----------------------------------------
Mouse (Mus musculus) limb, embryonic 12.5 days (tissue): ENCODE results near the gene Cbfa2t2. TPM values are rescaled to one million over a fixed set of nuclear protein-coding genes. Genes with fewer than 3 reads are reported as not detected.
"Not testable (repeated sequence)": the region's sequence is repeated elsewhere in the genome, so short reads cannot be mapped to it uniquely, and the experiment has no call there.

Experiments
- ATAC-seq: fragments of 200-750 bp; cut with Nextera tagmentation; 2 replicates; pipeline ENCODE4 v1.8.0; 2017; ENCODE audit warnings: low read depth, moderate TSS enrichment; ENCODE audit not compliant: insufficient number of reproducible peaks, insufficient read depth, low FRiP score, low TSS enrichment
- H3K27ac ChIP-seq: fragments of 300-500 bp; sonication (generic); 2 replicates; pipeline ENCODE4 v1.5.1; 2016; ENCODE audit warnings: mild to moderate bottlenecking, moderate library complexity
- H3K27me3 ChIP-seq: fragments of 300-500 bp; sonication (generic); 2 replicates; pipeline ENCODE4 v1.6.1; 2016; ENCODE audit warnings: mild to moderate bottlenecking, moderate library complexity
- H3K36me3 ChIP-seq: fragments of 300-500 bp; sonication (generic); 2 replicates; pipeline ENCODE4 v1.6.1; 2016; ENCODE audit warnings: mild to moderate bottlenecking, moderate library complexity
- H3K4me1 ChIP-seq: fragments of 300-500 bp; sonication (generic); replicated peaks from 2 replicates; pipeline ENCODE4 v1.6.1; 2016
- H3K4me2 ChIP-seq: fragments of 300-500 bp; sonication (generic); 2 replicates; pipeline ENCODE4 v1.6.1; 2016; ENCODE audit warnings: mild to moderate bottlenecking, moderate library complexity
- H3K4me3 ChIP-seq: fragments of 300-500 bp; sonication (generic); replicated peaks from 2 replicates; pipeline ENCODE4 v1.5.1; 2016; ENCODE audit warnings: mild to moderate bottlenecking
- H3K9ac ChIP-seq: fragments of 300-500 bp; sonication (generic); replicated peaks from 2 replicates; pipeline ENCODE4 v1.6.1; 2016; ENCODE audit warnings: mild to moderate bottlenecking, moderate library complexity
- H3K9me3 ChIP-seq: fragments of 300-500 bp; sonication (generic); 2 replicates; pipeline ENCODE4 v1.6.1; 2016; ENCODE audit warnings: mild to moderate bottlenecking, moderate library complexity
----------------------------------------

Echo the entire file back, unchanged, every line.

Mouse (Mus musculus) limb, embryonic 12.5 days (tissue): ENCODE results near the gene Cbfa2t2. TPM values are rescaled to one million over a fixed set of nuclear protein-coding genes. Genes with fewer than 3 reads are reported as not detected.
"Not testable (repeated sequence)": the region's sequence is repeated elsewhere in the genome, so short reads cannot be mapped to it uniquely, and the experiment has no call there.

Experiments
- ATAC-seq: fragments of 200-750 bp; cut with Nextera tagmentation; 2 replicates; pipeline ENCODE4 v1.8.0; 2017; ENCODE audit warnings: low read depth, moderate TSS enrichment; ENCODE audit not compliant: insufficient number of reproducible peaks, insufficient read depth, low FRiP score, low TSS enrichment
- H3K27ac ChIP-seq: fragments of 300-500 bp; sonication (generic); 2 replicates; pipeline ENCODE4 v1.5.1; 2016; ENCODE audit warnings: mild to moderate bottlenecking, moderate library complexity
- H3K27me3 ChIP-seq: fragments of 300-500 bp; sonication (generic); 2 replicates; pipeline ENCODE4 v1.6.1; 2016; ENCODE audit warnings: mild to moderate bottlenecking, moderate library complexity
- H3K36me3 ChIP-seq: fragments of 300-500 bp; sonication (generic); 2 replicates; pipeline ENCODE4 v1.6.1; 2016; ENCODE audit warnings: mild to moderate bottlenecking, moderate library complexity
- H3K4me1 ChIP-seq: fragments of 300-500 bp; sonication (generic); replicated peaks from 2 replicates; pipeline ENCODE4 v1.6.1; 2016
- H3K4me2 ChIP-seq: fragments of 300-500 bp; sonication (generic); 2 replicates; pipeline ENCODE4 v1.6.1; 2016; ENCODE audit warnings: mild to moderate bottlenecking, moderate library complexity
- H3K4me3 ChIP-seq: fragments of 300-500 bp; sonication (generic); replicated peaks from 2 replicates; pipeline ENCODE4 v1.5.1; 2016; ENCODE audit warnings: mild to moderate bottlenecking
- H3K9ac ChIP-seq: fragments of 300-500 bp; sonication (generic); replicated peaks from 2 replicates; pipeline ENCODE4 v1.6.1; 2016; ENCODE audit warnings: mild to moderate bottlenecking, moderate library complexity
- H3K9me3 ChIP-seq: fragments of 300-500 bp; sonication (generic); 2 replicates; pipeline ENCODE4 v1.6.1; 2016; ENCODE audit warnings: mild to moderate bottlenecking, moderate library complexity